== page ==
At the moment, the main impacts of people’s social credit are on activities such as travel: people with bad social credit can’t fly, can’t book high-speed train tickets or sleeper berths; they have slower internet access and can’t book fancy hotels or restaurants. It isn’t difficult to project a future in which these sanctions spread to every area of life. The China-wide version of social credit is scheduled to go live in 2020. The ultimate goal is to make people internalise their sense of the state: to make people self-censor, self-monitor, self-supervise. Strittmatter quotes Discipline and Punish: ‘He who is subjected to a field of visibility, and who knows it, assumes responsibility for the constraints of power; he makes them play spontaneously upon himself; he inscribes in himself the power relation in which he simultaneously plays both roles; he becomes the principle of his own subjection.’ The Chinese version of social credit is the closest thing we’ve ever seen to Foucault’s system in action at a national level.

And this:

Given all this, it is frequently the case that outsiders are surprised by the apparent freedom of the Chinese internet. People do feel able to complain, especially about pollution and food scandals. As Strittmatter puts it, ‘a wide range of competing ideologies continues to circulate on the Chinese internet, despite the blows struck by the censors: Maoists, the New Left, patriots, fanatical nationalists, traditionalists, humanists, liberals, democrats, neoliberals, fans of the USA and various others are launching debates on forums.’ The ultimate goal of this apparatus is to make people internalise the controls, to develop limits to their curiosity and appetite for non-party information. Unfortunately, there is evidence that this approach works: Chinese internet users are measurably less likely to use technology designed to circumvent censorship and access overseas sources of information than they used to be.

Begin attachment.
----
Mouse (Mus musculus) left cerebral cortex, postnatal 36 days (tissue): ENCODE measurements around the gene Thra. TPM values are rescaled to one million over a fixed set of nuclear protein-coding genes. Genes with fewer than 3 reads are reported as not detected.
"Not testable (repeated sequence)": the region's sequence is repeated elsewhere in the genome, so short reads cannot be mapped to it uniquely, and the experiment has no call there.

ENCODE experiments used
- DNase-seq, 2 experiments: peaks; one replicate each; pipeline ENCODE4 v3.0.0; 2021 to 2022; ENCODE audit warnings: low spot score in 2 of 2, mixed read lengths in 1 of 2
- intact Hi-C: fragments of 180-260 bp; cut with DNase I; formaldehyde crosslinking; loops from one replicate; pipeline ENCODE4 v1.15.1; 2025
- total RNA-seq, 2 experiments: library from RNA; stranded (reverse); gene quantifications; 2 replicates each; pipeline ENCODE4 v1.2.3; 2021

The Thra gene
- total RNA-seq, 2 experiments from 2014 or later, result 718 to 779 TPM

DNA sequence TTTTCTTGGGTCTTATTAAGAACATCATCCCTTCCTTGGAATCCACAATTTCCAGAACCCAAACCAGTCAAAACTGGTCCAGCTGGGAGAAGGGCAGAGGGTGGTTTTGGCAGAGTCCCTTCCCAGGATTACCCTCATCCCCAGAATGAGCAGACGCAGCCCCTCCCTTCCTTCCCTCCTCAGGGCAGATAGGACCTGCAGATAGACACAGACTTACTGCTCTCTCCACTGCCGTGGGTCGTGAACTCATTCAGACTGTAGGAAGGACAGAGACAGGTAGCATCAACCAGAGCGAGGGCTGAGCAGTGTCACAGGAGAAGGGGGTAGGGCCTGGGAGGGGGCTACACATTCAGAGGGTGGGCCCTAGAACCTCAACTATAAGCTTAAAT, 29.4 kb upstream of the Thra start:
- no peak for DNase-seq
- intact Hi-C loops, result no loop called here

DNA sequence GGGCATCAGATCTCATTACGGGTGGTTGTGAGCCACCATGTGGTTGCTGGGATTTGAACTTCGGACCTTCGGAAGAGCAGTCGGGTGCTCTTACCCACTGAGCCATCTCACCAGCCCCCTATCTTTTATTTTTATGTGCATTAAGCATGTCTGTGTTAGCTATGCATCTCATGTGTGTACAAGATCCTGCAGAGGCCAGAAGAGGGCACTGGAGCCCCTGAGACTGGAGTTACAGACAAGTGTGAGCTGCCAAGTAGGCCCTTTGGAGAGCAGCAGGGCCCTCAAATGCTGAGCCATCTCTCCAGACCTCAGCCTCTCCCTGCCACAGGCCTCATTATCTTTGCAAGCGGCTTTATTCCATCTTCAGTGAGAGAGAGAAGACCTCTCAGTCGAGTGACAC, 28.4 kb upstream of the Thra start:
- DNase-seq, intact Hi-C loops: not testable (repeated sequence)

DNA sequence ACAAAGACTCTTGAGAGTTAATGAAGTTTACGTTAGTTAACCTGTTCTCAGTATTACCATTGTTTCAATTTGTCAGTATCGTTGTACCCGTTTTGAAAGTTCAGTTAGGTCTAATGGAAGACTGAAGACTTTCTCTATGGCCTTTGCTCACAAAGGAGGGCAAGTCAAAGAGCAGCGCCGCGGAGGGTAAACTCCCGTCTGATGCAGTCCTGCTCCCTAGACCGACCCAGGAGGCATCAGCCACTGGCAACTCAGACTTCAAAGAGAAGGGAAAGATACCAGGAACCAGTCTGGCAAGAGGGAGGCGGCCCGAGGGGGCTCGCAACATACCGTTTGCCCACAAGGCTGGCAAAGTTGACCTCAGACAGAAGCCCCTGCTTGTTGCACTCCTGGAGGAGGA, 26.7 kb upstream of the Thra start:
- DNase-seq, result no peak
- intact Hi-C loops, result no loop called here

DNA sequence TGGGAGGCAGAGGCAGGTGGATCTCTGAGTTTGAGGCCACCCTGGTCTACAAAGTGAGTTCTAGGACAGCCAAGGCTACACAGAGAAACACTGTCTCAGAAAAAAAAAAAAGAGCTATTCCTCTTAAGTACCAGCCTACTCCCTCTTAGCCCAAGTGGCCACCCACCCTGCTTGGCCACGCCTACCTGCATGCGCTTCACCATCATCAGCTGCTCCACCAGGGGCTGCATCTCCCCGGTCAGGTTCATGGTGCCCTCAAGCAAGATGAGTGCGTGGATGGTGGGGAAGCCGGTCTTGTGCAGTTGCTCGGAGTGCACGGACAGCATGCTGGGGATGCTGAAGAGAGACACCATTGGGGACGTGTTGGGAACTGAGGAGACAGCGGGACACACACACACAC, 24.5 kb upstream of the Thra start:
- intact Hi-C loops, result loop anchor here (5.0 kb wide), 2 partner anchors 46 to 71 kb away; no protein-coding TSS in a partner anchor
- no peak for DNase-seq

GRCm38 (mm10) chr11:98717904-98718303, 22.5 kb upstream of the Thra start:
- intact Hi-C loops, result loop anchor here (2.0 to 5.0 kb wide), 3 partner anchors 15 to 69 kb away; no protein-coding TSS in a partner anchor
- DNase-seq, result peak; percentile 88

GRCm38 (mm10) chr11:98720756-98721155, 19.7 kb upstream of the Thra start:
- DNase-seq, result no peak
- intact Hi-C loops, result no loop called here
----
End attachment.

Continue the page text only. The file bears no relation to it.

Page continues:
A new chapter, perhaps, in a revised version of Andrew Ferguson's book?

Posted by Rick Garnett on October 9, 2019 at 10:37 AM in Rick Garnett | Permalink | Comments (2)

Monday, September 09, 2019

Nicole Garnett JOT on "The War Against Chinese Restaurants"

I'm posting/linking to a short JOT (Download Garnett JOT 2019)written by Prof. Nicole Stelle Garnett on Gabriel Chin's and John Ormonde's 2018 article, “The War Against Chinese Restaurants."  (The piece turned out not to be run-able in JOTWELL because, the author and editors realized after the piece was completed, the article had already been JOT-ed.  But, that's no reason not to post or read it here!)

Petty Tyrants and their Property-Law Arsenal:  A Cautionary Tale

 Nicole Stelle Garnett*

Gabriel J. Chin & John Ormonde, “The War Against Chinese Restaurants,”

67 Duke Law Review 681 (2018)

For my friend and colleague, John Copeland Nagle (1960-2019), with whom I shared many Chinese meals, and for Jean Chen, the best chef in South Bend, Indiana, who cooked most of them.